Lessons from Lou

This blog is about my journey through the brain tumor world with my dear husband, Lou. While not a journey I would wish on even my worst enemy, it is a journey that has enlightened and awakened me to what lies within us, and around us, each and every moment of each and every day. There are lessons here....lessons in this journey.....lessons from Lou....that I would like to share with you.

My Photo
Location: Chicago, Illinois

Picture of Lou (sick) and I at a party, circa 2005, long ago and faraway. I'm now a middle aged widow, trying to get my life back together. Mother of two young adult sons, living with two adult cats.

Monday, June 12, 2006

Cruel and Unusual

Sometimes, as I watch poor Lou struggle with something so simple, like his fork, as he did tonight, I wonder what we did to receive such cruel and unusual punishment. I say "we", because we have all been punished it seems by this beast. It's the Catholic in me I suppose, who thinks maybe we are being punished for something...but what? What could we have possibly done that would warrant such a fate? Oh sure, we've had our arguments, I know that. But what family doesn't? There is no doubt we love each other. I don't think that's it. What else? Lou is the most generous person on earth, surely it is not for being selfish. And he is so kind, it can't be because he was mean. How is it that a national debate champion, university student body president, an outstanding student, successful businessman, volunteer board member, donator to just about every cause that comes knocking, loving husband, father, brother, uncle, and friend could be stricken by something so mean, so nasty, so unforgiving? HOW...or is it WHY? It's cruel. It is cruel and unusual punishment for someone with such amazing verbal skills to be unable to remember where his son lives. It is cruel and unusual punishment for the man who made pages of "to do" lists in tiny print, and got it all done in a day, to no longer be able to sign his name. It is cruel and unusual punishment for the man who knew the name of every waiter, cleaning person, doorman, etc to not know the address of his office. It's hell, really, right here on earth. Watching this incredible man become so greatly diminished...it's hell. Watching my son try to get ready for finals after a day like today..it's hell. Knowing it won't be any better tomorrow...it's hell. I used to be able to find the "good" in this...it's getting harder to. Prayers needed, definitely.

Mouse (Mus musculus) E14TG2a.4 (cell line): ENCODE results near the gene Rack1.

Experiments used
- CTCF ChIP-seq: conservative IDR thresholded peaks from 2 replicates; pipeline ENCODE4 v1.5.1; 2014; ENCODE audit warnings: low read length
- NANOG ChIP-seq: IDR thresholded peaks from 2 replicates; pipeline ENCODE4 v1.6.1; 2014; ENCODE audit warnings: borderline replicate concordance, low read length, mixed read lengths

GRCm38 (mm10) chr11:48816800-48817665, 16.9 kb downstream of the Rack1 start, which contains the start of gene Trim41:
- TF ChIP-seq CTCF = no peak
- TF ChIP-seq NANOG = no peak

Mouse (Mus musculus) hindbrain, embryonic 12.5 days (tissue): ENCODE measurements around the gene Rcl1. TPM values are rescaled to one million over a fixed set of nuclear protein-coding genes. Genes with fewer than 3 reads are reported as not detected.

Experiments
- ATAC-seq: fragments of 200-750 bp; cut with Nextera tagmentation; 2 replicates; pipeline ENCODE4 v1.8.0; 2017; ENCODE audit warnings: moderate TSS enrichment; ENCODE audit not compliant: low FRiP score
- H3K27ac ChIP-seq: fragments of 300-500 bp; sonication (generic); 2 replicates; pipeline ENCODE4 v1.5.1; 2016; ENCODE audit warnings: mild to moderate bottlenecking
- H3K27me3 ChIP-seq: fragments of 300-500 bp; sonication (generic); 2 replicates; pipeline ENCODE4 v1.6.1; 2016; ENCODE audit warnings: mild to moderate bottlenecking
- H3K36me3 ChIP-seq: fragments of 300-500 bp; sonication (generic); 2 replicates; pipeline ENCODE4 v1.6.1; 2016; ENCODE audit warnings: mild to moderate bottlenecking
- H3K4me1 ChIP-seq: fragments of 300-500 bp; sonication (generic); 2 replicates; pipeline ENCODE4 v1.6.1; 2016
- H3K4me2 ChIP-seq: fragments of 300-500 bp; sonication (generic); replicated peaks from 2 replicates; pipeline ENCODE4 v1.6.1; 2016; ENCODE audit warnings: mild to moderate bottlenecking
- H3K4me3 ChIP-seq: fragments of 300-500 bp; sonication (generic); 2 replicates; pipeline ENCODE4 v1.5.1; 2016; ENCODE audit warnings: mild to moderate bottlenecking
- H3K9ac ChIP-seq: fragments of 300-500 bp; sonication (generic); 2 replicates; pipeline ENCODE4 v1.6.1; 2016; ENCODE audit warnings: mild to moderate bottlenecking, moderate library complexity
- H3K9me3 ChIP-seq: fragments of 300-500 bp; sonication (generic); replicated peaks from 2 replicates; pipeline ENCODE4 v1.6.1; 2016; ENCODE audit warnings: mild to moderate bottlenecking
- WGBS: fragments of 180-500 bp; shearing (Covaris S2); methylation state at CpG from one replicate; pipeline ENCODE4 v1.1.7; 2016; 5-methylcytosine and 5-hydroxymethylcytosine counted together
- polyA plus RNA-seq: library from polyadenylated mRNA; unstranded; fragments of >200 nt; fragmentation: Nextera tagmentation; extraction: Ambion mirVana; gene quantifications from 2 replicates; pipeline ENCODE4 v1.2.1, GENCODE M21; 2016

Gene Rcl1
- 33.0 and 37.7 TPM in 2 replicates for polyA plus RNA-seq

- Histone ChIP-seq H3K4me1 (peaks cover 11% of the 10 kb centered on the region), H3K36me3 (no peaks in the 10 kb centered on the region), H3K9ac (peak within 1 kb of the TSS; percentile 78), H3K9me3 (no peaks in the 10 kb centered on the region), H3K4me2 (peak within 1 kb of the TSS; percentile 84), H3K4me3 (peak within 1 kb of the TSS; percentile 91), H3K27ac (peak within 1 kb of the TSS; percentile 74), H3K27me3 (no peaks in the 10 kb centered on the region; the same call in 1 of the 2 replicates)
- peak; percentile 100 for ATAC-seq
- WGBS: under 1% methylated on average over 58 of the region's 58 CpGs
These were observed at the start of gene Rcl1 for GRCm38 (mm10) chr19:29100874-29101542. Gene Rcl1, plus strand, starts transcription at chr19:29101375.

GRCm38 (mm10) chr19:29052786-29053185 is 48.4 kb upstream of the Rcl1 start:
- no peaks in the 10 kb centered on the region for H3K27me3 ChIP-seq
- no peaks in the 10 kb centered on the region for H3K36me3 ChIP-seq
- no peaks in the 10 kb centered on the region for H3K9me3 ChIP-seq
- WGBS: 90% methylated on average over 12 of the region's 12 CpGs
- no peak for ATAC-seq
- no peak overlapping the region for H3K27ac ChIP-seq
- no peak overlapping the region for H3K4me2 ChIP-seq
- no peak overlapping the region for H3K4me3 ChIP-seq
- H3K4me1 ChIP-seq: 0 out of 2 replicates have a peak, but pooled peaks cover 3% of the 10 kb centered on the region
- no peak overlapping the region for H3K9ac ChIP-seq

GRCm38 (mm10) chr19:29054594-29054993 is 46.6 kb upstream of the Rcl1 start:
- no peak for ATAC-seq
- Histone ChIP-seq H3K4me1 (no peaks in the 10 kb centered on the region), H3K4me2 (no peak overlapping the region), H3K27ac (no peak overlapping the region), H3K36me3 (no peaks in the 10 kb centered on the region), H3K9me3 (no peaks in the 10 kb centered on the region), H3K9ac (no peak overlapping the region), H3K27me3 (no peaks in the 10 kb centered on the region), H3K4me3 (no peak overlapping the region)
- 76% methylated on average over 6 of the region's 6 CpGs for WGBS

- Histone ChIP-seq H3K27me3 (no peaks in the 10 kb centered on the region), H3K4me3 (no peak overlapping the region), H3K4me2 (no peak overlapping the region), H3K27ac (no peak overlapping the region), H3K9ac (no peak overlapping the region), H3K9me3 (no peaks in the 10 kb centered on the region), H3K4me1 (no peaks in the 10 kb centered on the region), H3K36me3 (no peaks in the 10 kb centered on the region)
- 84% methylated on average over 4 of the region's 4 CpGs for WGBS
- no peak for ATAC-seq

Blogger Sue said...

And we are here in prayer and more prayer. Wishing we could be closer to do more. . . . .wishing we had more words but we have prayer.

7:28 AM  
Blogger Leiann Neubauer said...


Sometimes (but rarely) James will ask the "why" question. I have always told him (and believe it) that he has a brain tumor because God chose someone that he knew would trust Him to have this tumor in order to show the world how God can take care of someone that will trust Him. So, he chose James. James will think about it for a minute and then say, "That's right - and I will." And he does. I don't think the tumor is because of what we have done WRONG, but what we have done RIGHT. He will not give "more than we can bear." NOW, having said all that, it doesn't make the days any easier, I know. So, for that, I send a BIG ((((((((((((((hug)))))))))))))!!!

Love and prayers,

James' Mom

1:53 PM  
Anonymous Anonymous said...

Cathy, I often felt just as you did: how could my brilliant father, author of scores of medical articles, several books, and lover of Shakespeare, the man who taught me to love the English language, be robbed of his own language by his gbm iv. It felt so wrong, and I constantly struggle against the bitterness I could so easily slip into. Lately I have been able to ask, "but why NOT my father?" "Why OTHER people?" I think gbm ivs are non-discriminating. I still hate them, however!

8:49 PM  

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